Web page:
A broad coalition of civic and housing leaders has launched efforts in St. Paul and Minneapolis to educate voters and defeat rent control ballot initiatives which, if passed, would result in less investment in housing and fewer available housing units in both cities, further exacerbating the current housing supply shortage.
Sensible Housing campaigns in both cities are supported by construction trades, REALTORS®, property managers and owners. These partners are focused on finding solutions to a housing shortage, rather than imposing rent control that will discourage investment and will disincentivize new housing from being built in St. Paul and Minneapolis.
Jason George, Local 49 Business Manager said:
“The rent control policies being pursued in St. Paul and Minneapolis are bad for both cities. If implemented, these policies will ensure that fewer housing projects are built and fewer repairs are performed on existing properties. These misguided proposals will literally mean fewer places to live, and for those that are renting now, worse living conditions. St. Paul and Minneapolis both have financial challenges and affordable housing shortages. Rent control will make both problems worse while also killing good paying jobs in the metro area. Local 49 is strongly opposed to these ill-advised policies.”
“If these ballot initiatives pass, it will mean fewer jobs and homes in both St. Paul and Minneapolis.” said Minnesota Multi Housing President and CEO Cecil Smith said. “Rent control is a failed policy that results in fewer housing options for renters and limits a property owner’s ability to maintain and repair older apartment units.”
The problem these ordinances seek to address is important, however rent control is the wrong solution. Consider the following:
- One obvious solution that housing providers have advocated for years is to build more housing. However, rent control, if passed, would inhibit the creation of new housing in Minneapolis and St. Paul.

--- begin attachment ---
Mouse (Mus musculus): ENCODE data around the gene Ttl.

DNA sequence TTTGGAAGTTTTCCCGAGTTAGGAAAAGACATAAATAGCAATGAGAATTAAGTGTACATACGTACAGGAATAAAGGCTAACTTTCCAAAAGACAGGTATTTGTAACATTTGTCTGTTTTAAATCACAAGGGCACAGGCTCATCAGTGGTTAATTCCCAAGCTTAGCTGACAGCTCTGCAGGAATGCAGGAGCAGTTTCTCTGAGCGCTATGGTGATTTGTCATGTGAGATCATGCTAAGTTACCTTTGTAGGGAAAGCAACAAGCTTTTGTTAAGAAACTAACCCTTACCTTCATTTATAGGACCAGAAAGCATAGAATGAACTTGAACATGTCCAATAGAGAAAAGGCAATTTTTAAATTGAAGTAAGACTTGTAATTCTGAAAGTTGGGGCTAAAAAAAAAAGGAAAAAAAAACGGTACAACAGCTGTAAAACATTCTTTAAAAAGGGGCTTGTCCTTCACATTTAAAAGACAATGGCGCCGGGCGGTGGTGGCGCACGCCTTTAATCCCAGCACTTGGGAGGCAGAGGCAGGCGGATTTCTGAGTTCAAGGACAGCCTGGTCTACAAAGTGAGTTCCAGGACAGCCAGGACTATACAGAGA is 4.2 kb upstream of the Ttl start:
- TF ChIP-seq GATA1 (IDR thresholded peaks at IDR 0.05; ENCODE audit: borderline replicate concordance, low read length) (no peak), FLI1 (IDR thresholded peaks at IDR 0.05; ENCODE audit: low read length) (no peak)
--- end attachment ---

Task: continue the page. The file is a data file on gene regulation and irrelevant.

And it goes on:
- Just this week, St. Paul homeowners learned that property taxes on a median-valued home could rise by 11 percent. Under St. Paul’s most stringent in the nation rent control ballot measure, rent increases would be capped at 3 percent per year. How would the differential expense be made up by housing providers?
- In Minneapolis, the proposal would put the power of housing prices and policy in the hands of the City Council, which in a recent Minnesota Poll had a favorability rating of only 28 percent.
If passed, the St. Paul rent control proposal would be the most extreme and restrictive proposal in the country and would apply to all rental housing, including single-family houses.
If passed, the Minneapolis proposal would give the City Council a blank check on the prices they could set for rental housing.
The growing Sensible Housing Ballot Committee includes, the North Central States Carpenters, IUOE Local 49, St. Paul Area Association of REALTORS®, Minneapolis Area REALTORS®, the Minnesota REALTORS®, Minneapolis Regional Chamber, Minneapolis Downtown Council, and the Minnesota Multi Housing Association.